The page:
In a statement, RSPO said that Nestlé was reinstated membership as it has submitted time-bound action plan to achieve 100% RSPO certified sustainable palm oil by 2023.
Following the reinstatement, Nestlé would “focus on preventing deforestation, particularly the protection of peatland and high-carbon stock land, as well as respecting human rights across the value chain,” said Benjamin Ware, Nestlé’s Global Head of Responsible Sourcing.
To do so, Nestlé would “play a leading role within the RSPO”, participating in working groups, and sharing its experiences in addressing critical environmental and socio-economic challenges affecting the sector.
“Transparency in our supply chain has always been a priority. Nestlé has always been committed to implementing responsible sourcing and has made significant progress towards our commitment to using fully responsibly-sourced palm oil,” Ware added.
The food and drink giant was suspended three weeks ago on 27 June for failing to submit the Annual Communication on Progress (ACOP) report for two consecutive years.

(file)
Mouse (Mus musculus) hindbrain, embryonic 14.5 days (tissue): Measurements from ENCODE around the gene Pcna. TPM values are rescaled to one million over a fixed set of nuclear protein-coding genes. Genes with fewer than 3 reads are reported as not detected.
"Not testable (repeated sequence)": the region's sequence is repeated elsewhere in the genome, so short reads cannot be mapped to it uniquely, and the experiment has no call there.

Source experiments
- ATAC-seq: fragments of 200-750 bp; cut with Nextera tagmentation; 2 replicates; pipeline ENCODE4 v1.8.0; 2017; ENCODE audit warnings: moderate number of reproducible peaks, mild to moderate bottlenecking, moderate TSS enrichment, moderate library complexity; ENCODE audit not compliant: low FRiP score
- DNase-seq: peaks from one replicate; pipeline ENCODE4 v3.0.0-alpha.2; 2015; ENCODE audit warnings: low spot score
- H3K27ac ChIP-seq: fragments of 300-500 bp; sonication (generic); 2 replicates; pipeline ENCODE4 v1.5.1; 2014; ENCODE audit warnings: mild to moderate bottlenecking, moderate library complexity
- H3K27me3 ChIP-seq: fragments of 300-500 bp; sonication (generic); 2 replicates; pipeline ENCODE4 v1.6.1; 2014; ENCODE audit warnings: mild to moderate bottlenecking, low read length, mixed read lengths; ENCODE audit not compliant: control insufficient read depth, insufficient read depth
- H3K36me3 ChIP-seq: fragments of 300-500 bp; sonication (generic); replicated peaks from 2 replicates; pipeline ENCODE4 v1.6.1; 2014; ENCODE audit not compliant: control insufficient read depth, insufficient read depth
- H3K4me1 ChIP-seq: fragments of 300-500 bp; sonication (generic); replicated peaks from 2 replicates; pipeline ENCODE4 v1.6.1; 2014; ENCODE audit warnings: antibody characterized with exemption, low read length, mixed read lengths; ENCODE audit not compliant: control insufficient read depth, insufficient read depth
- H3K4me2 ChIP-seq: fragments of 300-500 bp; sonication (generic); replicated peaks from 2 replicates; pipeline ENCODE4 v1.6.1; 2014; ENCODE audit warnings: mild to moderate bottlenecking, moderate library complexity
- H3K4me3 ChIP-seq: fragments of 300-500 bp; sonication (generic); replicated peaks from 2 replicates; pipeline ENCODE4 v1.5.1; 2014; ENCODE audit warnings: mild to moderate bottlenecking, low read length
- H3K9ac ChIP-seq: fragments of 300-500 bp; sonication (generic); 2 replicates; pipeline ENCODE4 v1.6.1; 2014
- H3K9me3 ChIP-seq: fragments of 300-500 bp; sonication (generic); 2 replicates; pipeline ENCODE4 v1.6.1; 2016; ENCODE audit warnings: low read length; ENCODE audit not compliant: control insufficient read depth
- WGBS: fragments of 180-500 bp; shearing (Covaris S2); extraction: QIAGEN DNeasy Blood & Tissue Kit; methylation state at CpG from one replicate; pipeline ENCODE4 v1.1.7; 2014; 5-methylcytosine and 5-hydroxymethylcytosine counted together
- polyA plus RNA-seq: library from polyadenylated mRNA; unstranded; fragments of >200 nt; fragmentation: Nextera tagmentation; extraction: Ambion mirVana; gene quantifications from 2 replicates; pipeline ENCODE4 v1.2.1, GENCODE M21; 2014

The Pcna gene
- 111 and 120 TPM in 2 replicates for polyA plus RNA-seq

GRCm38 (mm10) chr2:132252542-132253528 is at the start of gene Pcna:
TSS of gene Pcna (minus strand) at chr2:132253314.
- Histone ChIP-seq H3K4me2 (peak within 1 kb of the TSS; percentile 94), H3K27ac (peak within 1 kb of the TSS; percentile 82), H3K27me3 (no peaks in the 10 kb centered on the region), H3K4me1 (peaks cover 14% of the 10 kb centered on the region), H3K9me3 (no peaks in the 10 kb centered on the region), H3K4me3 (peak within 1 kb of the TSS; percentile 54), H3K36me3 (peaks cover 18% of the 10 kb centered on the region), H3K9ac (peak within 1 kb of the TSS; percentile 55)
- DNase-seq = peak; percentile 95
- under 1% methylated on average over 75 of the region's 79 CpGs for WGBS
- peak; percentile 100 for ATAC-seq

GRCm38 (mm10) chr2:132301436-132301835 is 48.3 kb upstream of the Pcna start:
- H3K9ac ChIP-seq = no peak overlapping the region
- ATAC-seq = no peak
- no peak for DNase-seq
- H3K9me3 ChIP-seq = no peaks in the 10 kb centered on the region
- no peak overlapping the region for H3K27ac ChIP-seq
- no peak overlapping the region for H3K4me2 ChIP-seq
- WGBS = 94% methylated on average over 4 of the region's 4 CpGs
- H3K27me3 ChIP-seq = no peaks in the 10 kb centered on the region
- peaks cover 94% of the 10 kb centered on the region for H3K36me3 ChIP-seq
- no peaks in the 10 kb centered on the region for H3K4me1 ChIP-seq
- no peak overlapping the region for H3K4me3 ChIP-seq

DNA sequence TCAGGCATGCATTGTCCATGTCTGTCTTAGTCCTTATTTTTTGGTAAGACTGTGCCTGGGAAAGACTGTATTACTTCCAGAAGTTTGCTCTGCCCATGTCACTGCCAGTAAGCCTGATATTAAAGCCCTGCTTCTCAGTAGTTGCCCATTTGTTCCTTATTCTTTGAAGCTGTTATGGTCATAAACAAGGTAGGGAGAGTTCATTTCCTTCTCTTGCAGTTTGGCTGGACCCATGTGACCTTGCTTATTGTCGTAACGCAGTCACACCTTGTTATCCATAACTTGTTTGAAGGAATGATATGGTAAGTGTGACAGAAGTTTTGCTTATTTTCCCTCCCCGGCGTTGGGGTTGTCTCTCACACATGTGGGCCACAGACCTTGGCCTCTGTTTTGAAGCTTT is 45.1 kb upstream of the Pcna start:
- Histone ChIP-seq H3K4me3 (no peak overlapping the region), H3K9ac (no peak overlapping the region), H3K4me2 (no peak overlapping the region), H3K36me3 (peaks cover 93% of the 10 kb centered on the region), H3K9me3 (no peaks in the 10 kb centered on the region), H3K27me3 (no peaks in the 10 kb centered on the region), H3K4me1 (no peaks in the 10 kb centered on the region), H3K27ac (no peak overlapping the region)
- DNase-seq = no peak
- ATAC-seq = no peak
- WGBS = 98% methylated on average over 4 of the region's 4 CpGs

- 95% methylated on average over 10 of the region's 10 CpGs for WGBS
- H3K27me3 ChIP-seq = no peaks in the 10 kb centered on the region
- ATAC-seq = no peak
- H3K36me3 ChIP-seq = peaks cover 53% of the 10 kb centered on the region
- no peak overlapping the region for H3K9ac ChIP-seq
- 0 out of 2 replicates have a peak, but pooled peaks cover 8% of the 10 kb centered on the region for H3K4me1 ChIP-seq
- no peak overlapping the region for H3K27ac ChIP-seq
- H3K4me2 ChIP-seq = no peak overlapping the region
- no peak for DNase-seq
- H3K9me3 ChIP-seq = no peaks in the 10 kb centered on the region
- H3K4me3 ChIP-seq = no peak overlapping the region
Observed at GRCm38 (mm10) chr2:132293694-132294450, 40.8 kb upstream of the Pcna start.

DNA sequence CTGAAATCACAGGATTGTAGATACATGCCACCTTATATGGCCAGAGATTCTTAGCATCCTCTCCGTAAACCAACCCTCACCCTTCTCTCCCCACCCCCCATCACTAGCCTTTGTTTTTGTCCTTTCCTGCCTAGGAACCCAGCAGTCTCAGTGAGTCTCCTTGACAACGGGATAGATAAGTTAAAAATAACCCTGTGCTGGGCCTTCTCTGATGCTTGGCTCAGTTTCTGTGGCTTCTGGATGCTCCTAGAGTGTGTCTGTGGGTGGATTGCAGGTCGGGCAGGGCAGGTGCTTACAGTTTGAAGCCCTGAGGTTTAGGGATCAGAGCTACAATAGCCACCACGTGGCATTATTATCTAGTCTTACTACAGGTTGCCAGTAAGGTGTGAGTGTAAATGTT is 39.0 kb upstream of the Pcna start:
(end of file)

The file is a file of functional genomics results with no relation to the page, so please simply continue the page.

It also failed to pay an overdue membership fee of €2,000, which is again, a breach of the RSPO Statutes.
However, RSPO has granted a 30-day grace period until 20 July before its RSPO certifications, trade and trademark license cease to be valid.
Other firms which previously faced membership suspension included Malaysian palm oil supplier IOI. It took four months to regain the RSPO certification.
In the case of IOI, it faced condemnation from numerous industry players, including Mars, Unilever and Kellogg's just within 24 hours of the suspension.
More than certification
With the reinstatement of Nestlé, Darrel Webber, CEO of RSPO emphasised that the RSPO is “more than a certification scheme”, but “a commitment scheme.”
He explained that Nestlé is welcomed back to RSPO for it has “pledged to step up their efforts in working actively on solutions within the RSPO system, via active participation.”
He is also “confident” that Nestlé “will live up to our membership obligations and succeed in delivering on their time-bound plan.”
Nestlé currently sources its palm oil mainly from Malaysia, Indonesia, Latin America and West Africa.
It claimed that 48% of total palm oil purchased in 2017 was traceable to its source, and another 58% was responsibly sourced.